Plant your right foot into the long-travel pedal and there’s a brief pause as the gearbox kicks down. It’s almost as if the E60 wants to be sure of your intent before deploying its arsenal. You’re quickly past 3000rpm, at which point you wave goodbye to quiet sobriety as the V8 wakes up with a snarl, the rev counter ploughing around the dial, egged on by an ever-angrier growl as the E60 vaults past ever bigger numbers on the speedo. Another ratio appears. It's at this point I'm glad were on an airfield – if I was on the road now I’d be frantically searching the horizon for cameras, but here, that sound becomes a baritone gargle as the E60 claws for the next gear. We’re well into three figures now and it’s still pulling, the M119 eight-pot hitting full voice as the world becomes italicised. Yet there’s more, just a linear pull towards the horizon as the game of chicken goes on between your right foot and the E60’s voracious appetite for speed.

I blink first and ease on to the brakes. Thankfully they’re upgraded 320mm ventilated discs sourced from the SL600, and they’ve plenty of feel too. Every single nerve is twitching for another go; my eyes are wide and begging for bigger speedo numbers. It feels like there isn’t enough tarmac to contain this car.

The E60 is limited to 155mph but derestricted examples have been known to nudge 180mph, three more than the Lotus Carlton. Irrelevant in the real world, sure, but I’ve little doubt that it could reach that figure. It’s a full-bore adrenalin hit, and all the more addictive for it.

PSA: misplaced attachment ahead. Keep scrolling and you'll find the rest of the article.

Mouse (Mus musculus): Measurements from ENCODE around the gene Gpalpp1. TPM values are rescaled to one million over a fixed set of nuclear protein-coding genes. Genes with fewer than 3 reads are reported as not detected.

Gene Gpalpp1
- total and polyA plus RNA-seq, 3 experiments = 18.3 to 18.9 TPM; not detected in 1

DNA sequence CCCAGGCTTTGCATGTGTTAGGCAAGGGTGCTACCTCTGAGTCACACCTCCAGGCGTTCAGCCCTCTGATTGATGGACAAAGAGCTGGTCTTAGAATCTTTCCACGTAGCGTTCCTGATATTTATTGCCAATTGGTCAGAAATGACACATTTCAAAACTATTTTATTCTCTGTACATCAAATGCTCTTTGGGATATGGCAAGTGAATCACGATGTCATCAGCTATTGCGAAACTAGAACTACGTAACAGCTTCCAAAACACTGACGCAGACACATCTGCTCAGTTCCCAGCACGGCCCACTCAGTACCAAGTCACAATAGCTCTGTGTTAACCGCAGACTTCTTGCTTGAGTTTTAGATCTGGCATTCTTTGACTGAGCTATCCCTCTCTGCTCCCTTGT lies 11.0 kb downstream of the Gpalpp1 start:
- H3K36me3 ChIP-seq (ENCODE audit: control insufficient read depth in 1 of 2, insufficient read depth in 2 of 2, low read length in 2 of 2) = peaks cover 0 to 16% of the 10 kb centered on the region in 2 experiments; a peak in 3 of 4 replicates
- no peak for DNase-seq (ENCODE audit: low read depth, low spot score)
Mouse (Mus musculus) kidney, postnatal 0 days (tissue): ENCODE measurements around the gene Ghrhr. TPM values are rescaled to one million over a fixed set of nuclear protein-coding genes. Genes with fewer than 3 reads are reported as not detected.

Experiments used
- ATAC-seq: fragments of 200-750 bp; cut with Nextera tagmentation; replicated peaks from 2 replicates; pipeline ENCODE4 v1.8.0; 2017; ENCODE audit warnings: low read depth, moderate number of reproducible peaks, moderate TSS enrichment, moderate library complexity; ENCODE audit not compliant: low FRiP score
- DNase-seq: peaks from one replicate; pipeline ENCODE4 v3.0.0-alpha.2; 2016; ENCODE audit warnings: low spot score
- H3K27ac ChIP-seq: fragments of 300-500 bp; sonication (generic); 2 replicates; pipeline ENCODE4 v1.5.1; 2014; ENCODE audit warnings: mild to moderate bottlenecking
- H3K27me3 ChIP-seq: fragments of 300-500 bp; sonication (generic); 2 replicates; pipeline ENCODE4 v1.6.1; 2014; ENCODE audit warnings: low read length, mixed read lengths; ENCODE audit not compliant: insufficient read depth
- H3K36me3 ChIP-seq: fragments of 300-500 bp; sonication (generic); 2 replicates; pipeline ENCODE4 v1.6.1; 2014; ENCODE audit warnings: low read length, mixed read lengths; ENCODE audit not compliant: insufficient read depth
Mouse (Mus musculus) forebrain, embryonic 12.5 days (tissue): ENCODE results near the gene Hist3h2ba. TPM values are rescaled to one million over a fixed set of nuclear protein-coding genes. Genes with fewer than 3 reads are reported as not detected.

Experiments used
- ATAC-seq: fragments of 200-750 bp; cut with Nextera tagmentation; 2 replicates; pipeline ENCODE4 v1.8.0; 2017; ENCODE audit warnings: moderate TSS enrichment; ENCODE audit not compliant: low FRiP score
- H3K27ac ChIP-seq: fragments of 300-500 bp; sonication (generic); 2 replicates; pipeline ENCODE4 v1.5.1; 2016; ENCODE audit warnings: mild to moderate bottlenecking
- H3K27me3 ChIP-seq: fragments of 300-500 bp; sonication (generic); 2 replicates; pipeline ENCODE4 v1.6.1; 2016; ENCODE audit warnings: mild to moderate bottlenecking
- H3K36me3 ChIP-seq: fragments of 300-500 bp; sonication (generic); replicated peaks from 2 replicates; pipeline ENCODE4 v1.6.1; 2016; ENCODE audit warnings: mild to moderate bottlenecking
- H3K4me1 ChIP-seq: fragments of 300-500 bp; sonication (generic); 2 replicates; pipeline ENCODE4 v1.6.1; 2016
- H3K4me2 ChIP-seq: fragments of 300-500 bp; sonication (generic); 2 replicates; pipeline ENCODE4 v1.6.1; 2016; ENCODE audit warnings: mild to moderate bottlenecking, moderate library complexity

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Modern Classics view

It’s easy to be seduced by power, and the E60 AMG has a lot of it. But when you realise that the E500/500E is very nearly as good at prices starting from £15,000, does a £75k E60 make much sense?

On performance per pound, probably not. But there’s so much more to this car than just numbers. It’s a true end-of-an-era car, one of the last of the 'proper' AMG saloons blending true exclusivity, solidity, comfort, and supercar acceleration with the chiselled looks of Merc’s golden era. It's rare too: fewer than 150 were made.

By the time E60 production wrapped up in 1995, AMG was already integrating its DNA into higher-volume Mercedes-Benz saloons. Rare-groove AMGs in the E60’s vein became restricted to 12-cylinder SLs and the CLK GTR supercar. The E60 did return in 1996 on the W210 E-Class, but it was slower than the W124 and built in far greater numbers.

The W124 E60 is an undisputed modern classic fully deserving its lofty price tag. It may not be absolute perfection behind the wheel, but it’s pretty damn close.



Lewis PlumbE60, W124